Jack Daniels Distillery
In the farmlands of rural USA, we found ourselves in a place that doesn’t sell any liquor. Since prohibition times, 1910 this county has not had the sale of liquor. Thank goodness we were told this by the people in the previous place we stayed at, so we were well prepared. Checking into the old farmhouse that was built in 1910, it had a wonderful home feel to it and the other guests welcomed us and wanted to know where we came from and where we are going.
We slept so well! The breakfast was outstanging… No Gritts! Eggs and Bacon, thank goodness!! Gritts… that is a corn mixture and is a bit like Millie Pap but very soft. Yuk! We planned to go to 2 distilleries today. Jack Daniels and then George Dickle. We got to the JD Distillery and we were told that we cannot take any pictures inside because of the fumes… Very nice smelling fumes they were.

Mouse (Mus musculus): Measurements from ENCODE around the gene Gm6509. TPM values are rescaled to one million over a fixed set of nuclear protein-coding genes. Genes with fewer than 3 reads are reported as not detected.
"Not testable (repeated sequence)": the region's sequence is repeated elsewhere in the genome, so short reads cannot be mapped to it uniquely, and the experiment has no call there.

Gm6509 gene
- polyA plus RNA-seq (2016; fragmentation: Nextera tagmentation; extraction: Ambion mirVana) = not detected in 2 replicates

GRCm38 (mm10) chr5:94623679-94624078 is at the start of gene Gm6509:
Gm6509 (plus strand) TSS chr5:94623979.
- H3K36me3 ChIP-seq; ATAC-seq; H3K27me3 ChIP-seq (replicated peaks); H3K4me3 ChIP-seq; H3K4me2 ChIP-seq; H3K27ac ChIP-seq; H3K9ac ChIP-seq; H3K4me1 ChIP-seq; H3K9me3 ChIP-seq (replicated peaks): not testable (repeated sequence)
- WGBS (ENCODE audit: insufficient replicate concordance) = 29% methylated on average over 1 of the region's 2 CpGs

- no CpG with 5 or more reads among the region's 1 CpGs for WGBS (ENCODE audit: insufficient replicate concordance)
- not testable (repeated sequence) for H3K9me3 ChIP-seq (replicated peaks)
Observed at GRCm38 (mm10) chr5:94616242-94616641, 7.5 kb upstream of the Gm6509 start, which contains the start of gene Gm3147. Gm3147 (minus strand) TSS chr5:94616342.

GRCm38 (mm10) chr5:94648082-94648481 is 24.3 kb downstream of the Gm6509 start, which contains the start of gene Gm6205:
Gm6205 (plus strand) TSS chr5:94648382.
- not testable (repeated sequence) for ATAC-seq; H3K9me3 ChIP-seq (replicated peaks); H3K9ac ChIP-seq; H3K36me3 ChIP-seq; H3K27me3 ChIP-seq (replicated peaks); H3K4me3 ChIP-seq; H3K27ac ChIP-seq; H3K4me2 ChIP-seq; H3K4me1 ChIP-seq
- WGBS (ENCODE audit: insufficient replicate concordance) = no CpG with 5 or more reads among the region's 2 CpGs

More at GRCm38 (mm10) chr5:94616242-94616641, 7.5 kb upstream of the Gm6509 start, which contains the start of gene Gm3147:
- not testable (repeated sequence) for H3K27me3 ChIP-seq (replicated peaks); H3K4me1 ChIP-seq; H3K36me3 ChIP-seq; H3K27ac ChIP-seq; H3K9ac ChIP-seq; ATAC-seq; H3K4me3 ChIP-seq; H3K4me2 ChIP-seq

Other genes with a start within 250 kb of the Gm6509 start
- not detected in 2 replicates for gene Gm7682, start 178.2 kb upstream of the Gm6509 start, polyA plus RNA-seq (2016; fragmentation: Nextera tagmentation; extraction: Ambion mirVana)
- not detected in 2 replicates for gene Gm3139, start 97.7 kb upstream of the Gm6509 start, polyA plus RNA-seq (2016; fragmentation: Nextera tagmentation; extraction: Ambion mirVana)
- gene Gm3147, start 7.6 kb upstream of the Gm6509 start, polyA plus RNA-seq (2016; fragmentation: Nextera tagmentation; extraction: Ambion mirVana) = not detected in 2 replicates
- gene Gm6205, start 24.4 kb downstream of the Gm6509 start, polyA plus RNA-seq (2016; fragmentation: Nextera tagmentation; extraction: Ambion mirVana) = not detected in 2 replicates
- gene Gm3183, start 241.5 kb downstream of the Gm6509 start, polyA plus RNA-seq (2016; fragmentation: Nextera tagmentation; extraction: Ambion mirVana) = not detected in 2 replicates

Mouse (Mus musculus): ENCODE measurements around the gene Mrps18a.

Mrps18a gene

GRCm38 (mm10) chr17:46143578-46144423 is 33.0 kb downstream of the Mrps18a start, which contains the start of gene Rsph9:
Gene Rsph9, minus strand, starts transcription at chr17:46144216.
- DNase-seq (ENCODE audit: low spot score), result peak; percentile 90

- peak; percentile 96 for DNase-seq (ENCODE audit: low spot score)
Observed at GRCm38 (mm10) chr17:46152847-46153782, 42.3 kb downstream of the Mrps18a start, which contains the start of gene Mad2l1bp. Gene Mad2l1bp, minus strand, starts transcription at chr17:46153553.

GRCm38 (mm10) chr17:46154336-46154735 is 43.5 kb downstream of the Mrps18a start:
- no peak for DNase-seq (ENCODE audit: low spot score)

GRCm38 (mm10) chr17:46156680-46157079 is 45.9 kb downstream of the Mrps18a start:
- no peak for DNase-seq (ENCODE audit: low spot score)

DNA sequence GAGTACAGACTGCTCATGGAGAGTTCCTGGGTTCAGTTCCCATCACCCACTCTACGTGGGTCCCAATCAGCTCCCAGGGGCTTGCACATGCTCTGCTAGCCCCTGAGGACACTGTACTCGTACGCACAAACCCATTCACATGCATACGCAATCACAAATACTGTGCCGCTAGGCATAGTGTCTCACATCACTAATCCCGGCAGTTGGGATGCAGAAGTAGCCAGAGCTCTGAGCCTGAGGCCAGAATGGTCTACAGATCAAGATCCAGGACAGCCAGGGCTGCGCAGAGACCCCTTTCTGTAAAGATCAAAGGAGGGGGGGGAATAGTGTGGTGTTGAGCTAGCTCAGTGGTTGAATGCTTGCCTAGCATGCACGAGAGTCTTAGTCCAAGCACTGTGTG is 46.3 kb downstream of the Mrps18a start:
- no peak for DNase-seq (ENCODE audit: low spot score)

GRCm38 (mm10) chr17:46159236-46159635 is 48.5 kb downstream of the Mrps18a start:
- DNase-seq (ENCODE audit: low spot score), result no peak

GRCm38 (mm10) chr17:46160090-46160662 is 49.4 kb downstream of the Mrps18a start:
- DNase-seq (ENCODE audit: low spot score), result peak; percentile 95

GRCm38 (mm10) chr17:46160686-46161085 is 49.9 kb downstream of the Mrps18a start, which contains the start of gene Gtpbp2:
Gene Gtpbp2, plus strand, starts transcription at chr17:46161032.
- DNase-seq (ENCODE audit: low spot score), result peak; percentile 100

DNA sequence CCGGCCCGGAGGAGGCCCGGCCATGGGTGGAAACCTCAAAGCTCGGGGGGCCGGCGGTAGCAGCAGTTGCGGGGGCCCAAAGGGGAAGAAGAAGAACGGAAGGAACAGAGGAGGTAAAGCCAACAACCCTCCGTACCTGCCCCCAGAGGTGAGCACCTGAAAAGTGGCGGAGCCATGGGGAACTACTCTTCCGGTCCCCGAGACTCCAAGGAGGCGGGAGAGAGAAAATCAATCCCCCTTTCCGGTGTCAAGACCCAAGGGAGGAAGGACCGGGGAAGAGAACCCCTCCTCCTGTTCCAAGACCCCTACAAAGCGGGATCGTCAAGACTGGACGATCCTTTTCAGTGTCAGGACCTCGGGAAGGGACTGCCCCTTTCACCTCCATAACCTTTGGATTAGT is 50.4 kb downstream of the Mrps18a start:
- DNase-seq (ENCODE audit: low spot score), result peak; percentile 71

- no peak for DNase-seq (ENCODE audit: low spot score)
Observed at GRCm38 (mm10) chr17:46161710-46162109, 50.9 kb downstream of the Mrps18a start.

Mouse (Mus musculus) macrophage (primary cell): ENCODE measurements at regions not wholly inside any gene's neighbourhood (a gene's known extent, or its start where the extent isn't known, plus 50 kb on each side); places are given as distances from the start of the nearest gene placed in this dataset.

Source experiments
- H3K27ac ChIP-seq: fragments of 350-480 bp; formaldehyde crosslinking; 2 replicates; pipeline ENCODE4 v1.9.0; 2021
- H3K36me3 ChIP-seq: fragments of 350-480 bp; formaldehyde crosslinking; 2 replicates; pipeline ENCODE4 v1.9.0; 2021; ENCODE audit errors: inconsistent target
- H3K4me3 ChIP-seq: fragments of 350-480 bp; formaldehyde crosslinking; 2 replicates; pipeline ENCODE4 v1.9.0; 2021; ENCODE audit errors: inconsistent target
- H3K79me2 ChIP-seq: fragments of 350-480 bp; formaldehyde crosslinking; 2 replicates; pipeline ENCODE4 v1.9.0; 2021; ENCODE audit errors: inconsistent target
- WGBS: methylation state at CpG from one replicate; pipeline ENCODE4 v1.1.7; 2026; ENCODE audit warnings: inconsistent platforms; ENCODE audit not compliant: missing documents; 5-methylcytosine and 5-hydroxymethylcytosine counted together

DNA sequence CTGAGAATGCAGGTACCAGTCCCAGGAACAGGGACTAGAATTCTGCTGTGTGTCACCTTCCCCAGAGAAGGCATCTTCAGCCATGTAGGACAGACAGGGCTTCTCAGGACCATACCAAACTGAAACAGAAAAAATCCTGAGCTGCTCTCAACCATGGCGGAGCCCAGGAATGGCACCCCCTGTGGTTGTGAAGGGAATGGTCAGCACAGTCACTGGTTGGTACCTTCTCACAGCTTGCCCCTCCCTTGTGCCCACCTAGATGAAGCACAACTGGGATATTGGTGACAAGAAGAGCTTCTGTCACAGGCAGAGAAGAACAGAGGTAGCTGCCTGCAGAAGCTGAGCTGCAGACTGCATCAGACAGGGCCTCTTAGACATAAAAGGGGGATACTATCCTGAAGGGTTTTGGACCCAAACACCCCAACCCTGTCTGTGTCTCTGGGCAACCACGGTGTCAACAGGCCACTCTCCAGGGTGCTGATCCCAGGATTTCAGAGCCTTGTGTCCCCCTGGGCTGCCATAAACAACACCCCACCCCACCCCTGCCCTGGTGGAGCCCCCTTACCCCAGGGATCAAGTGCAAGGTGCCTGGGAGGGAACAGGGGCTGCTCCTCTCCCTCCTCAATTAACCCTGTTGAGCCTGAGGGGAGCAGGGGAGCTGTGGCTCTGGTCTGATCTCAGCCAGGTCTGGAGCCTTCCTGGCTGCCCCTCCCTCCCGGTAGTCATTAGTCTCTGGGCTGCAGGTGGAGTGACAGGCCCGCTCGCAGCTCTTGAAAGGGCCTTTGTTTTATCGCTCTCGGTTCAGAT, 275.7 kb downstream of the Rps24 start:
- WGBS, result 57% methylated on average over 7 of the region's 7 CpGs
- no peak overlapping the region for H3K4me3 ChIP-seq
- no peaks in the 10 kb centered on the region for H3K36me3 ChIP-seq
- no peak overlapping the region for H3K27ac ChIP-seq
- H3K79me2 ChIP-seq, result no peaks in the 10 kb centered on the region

So we got a history tour of JD and Uncle Jack himself. He started making whiskey when he was 13 years old. I am sure it was moonshine! 🙂 He was one of 13 children and was never married. He was the first person to open a official registered distillery. this is why one of the buildings has a 1 on the wall. The reason for the square bottles was because he wanted to convey fairness and integrity.
The “Old No 7” brand name was assigned to the distillery for Government registration due to the district. The district lines were re drawn later and the 7 changed to 16 but they chose to stick with the Old 7 as it was already known. When he died, his Nephew took over. He was a very clever man and when the county became dry he moved the distillery all over until prohibition became law in 1910. He went into politics and came Tennessee state senator and got the law changed so that they could brew the whiskey 1938 so it was a long wait to get things back on track again.
It was a very interesting tour and the next distillery was was just as old. We didn’t do that tour however.
Next stop… Washington DC!